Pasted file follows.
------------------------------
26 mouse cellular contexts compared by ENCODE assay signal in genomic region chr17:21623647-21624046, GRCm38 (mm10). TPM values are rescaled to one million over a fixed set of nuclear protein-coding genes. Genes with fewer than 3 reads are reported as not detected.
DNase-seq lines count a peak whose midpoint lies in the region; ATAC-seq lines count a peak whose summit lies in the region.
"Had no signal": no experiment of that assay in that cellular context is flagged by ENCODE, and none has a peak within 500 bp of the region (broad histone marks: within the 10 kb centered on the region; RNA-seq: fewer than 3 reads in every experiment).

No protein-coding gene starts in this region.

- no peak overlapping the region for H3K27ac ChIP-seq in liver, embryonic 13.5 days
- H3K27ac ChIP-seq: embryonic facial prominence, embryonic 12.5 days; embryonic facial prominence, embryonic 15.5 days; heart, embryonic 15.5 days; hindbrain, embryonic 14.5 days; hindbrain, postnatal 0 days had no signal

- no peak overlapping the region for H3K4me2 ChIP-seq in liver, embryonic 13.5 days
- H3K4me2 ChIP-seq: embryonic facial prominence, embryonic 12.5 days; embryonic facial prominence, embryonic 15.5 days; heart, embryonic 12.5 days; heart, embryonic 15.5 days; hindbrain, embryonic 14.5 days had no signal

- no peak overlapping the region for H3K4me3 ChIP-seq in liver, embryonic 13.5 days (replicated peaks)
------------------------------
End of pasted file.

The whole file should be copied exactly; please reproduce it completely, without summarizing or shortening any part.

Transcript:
26 mouse cellular contexts compared by ENCODE assay signal in genomic region chr17:21623647-21624046, GRCm38 (mm10). TPM values are rescaled to one million over a fixed set of nuclear protein-coding genes. Genes with fewer than 3 reads are reported as not detected.
DNase-seq lines count a peak whose midpoint lies in the region; ATAC-seq lines count a peak whose summit lies in the region.
"Had no signal": no experiment of that assay in that cellular context is flagged by ENCODE, and none has a peak within 500 bp of the region (broad histone marks: within the 10 kb centered on the region; RNA-seq: fewer than 3 reads in every experiment).

No protein-coding gene starts in this region.

- no peak overlapping the region for H3K27ac ChIP-seq in liver, embryonic 13.5 days
- H3K27ac ChIP-seq: embryonic facial prominence, embryonic 12.5 days; embryonic facial prominence, embryonic 15.5 days; heart, embryonic 15.5 days; hindbrain, embryonic 14.5 days; hindbrain, postnatal 0 days had no signal

- no peak overlapping the region for H3K4me2 ChIP-seq in liver, embryonic 13.5 days
- H3K4me2 ChIP-seq: embryonic facial prominence, embryonic 12.5 days; embryonic facial prominence, embryonic 15.5 days; heart, embryonic 12.5 days; heart, embryonic 15.5 days; hindbrain, embryonic 14.5 days had no signal

- no peak overlapping the region for H3K4me3 ChIP-seq in liver, embryonic 13.5 days (replicated peaks)